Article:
Eddie Edwards landed a very high profile endorsement Wednesday, as well as a bunch of media attention.
Standing along the riverfront in downtown Portsmouth, the 1st Congressional District Republican candidate was formally backed by former New York City Mayor Rudy Giuliani, who now serves as a top attorney and cable news surrogate for President Donald Trump.
Firing up the crowd, Giuliani warned that if the Democrats recapture the House of Representatives in November’s midterm elections, they’ll move to impeach the president.
“This election is going to be about impeachment or no impeachment,” he warned.
Giuliani touted Edwards, saying, “The best thing you can do in politics is bring in new people with energy, ideas, integrity, background and experience, and that’s exactly what Eddie has. I was immediately attracted to Eddie.”
Giuliani was in Portsmouth just hours after Trump, in a tweet, called on Attorney General Jeff Sessions to shut down special counsel Robert Mueller’s investigation into Russian tampering in the 2016 election and possible collusion between Moscow and Trump’s presidential campaign. The event attracted not just the state’s political press corps but also a gaggle of national and Boston reporters eager to speak with Giuliani.
Trump tweeted in part: “This is a terrible situation and Attorney General Jeff Sessions should stop this Rigged Witch Hunt right now, before it continues to stain our country any further.”
While the president has repeatedly slammed the investigation and Sessions’ move last year to recuse himself from overseeing the probe, Trump’s call for Sessions to end the investigation was notable.
Giuliani said Trump was merely expressing his opinion.
“It’s an opinion. And he used a medium that he uses for opinions – Twitter. One of the good things about using that is that he’s established a clear practice now that he expresses his opinions on Twitter,” Giuliani told reporters. “He used the word ‘should.’ He didn’t use the word ‘must.’ And there was no presidential directive that followed it. He didn’t direct him to do it and he’s not going to direct him to do it.”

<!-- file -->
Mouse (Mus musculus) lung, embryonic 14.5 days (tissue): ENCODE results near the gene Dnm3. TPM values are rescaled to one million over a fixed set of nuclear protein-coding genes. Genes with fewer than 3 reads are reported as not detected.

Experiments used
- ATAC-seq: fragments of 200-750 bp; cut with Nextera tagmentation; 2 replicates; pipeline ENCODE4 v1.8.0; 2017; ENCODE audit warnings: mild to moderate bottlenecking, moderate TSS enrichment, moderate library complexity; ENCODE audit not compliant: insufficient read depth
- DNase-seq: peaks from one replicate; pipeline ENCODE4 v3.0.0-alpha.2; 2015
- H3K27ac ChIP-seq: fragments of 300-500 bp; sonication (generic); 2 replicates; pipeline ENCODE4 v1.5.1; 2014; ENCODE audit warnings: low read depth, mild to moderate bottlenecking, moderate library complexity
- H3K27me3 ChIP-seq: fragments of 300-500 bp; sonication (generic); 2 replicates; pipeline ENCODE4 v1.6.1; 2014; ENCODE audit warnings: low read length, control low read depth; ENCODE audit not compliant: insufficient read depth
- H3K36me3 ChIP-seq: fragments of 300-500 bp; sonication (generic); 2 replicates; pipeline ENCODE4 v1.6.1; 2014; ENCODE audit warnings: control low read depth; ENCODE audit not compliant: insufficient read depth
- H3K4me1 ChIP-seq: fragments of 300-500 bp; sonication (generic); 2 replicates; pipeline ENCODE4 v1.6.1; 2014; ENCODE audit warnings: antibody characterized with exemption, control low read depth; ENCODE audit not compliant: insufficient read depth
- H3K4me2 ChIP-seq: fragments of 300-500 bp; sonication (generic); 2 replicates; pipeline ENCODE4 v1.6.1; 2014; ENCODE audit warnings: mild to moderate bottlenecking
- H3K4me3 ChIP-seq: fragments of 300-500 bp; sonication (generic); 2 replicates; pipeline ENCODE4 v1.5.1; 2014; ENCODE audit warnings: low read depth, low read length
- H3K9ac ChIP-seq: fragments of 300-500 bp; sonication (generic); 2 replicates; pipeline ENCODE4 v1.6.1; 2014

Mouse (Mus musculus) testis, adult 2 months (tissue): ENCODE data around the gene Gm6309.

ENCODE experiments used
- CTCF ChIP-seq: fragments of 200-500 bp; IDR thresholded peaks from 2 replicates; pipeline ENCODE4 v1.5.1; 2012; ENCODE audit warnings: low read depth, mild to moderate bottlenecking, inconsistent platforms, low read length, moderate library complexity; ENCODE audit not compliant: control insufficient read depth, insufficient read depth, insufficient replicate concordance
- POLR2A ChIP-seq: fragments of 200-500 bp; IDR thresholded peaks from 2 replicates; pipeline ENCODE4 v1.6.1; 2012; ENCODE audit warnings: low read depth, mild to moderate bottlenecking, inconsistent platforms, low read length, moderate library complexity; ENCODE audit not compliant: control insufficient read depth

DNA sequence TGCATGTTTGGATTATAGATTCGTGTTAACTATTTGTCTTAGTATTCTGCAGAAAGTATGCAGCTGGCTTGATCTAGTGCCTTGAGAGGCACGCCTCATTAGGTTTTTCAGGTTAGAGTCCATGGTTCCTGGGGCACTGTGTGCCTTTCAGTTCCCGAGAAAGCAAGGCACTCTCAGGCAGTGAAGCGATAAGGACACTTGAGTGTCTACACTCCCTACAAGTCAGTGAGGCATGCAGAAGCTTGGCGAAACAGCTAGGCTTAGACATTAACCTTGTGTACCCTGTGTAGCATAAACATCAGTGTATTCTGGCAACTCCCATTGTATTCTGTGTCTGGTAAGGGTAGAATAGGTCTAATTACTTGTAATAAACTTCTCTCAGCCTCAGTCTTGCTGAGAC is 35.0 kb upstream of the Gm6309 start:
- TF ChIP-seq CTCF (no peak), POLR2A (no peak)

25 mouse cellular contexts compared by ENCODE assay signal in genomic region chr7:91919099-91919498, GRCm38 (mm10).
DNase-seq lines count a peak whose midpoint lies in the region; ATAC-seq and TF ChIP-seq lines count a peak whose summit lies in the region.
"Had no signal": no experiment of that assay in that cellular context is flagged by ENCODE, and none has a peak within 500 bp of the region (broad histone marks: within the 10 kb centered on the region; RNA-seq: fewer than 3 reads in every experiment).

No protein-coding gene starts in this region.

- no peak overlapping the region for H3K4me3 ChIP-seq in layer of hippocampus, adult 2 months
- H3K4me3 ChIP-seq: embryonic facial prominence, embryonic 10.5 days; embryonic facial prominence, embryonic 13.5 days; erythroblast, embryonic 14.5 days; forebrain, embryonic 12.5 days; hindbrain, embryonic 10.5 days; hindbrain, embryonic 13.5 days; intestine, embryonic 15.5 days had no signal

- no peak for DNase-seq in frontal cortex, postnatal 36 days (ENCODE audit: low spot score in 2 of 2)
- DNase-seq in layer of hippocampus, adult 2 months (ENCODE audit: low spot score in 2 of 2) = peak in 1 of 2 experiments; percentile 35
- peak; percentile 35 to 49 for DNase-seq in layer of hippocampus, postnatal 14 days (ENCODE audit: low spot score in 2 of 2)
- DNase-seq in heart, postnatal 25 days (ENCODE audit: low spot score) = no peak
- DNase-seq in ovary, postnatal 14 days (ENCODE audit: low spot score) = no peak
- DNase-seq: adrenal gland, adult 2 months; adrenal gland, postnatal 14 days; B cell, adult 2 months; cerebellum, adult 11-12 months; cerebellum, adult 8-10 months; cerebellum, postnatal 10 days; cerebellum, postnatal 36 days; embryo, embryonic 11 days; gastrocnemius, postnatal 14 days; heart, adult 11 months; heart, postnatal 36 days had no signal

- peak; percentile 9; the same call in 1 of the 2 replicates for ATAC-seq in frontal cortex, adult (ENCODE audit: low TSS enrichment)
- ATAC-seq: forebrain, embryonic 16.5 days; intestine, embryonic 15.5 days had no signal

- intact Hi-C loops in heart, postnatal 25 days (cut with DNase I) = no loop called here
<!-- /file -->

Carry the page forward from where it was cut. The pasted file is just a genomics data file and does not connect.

Giuliani also pushed back against claims the tweet appeared to raise new questions over whether Trump was attempting to obstruct justice.
“He (Trump) wants the investigation to come to a conclusion and not interfere in it. That’s why this whole ‘obstruction of justice’ thing is nonsense. If he wanted to obstruct it, he would have obstructed it. He could just end it,” Giuliani argued.
“He’s not going to do it. He’s made it clear that he wants it to run its course,” he added. “But on the other hand, he is a person with a First Amendment right to defend himself, a First Amendment right to express his opinion and as president it is even more important that he express his opinion because these kind of allegations can do damage to the country.”
Earlier in the event, Giuliani highlighted that Edwards “served our country ably in the United States Navy, has been a police chief, has been in charge of liquor enforcement, and has a very strong law enforcement background, which to me that is always a good sign of somebody who will be a fine politician because they have that spirit of public service.”
He described Edwards as a “strong conservative who believes in low taxes and is a supporter of the ‘America First’ agenda of President Trump.”
“Eddie will be a supporter of his (Trump) when he gets into Congress,” he added.
Edwards praised Trump, saying “the president’s doing one hell of a job in Washington” and “it’s about time we had a president who understood the values of our country and stood up for our country.”
The 1st District is one of just 12 across the country won by Trump in the 2016 election that is currently held by Democrats.
“The president won CD1. This is his district,” Edwards argued. “The voters of CD1 want a congressperson who represents their values in Washington. Who’s proud to stand up and support an ‘America First’ agenda.”
And the Dover resident touted that “I am very proud to have the vast majority of President Trump’sNew Hampshire coalition with me.”
Standing behind Edwards at the endorsement ceremony were a number of Trump supporters, including the three top members of the president’s 2016 team in New Hampshire: campaign co-chairs Steve Stepanek and Fred Doucette and state Rep. Al Baldasaro.
Edwards’ main rival for the GOP nomination, Bedford businessman and conservative state Sen. Andy Sanborn, was endorsed early in his campaign by New Hampshire resident Corey Lewandowski, who served as Trump’s first campaign manager during the 2016 election and remains a close informal outside adviser to the president.
Asked if his support should be interpreted as an endorsement from Trump, Giuliani said, “It’s an endorsement from me.”
“I have no reason to believe he (Trump) wouldn’t find this gentleman to be a terrific candidate. He hasn’t made a decision about this race,” he added.
After the endorsement ceremony, which was held along the riverbank outside the State Street home of Susan Conway, Giuliani was set to headline a fundraiser for Edwards at the Portsmouth home of Wayne Semprini, a former state GOP chair who gave Edwards one of his first major Seacoast endorsements.
Semprini, a longtime friend of Giuliani, chaired his unsuccessful 2008 presidential campaign in New Hampshire.
Giuliani joked about his unsuccessful White House bid and his poor showing in the first-in-the-nation primary, saying, “We finished.”
Eleven Democrats and one Libertarian are also running in the 1st District race to succeed retiring four-term Democratic Congresswoman Carol Shea-Porter of Rochester.
This article provided by NewsEdge.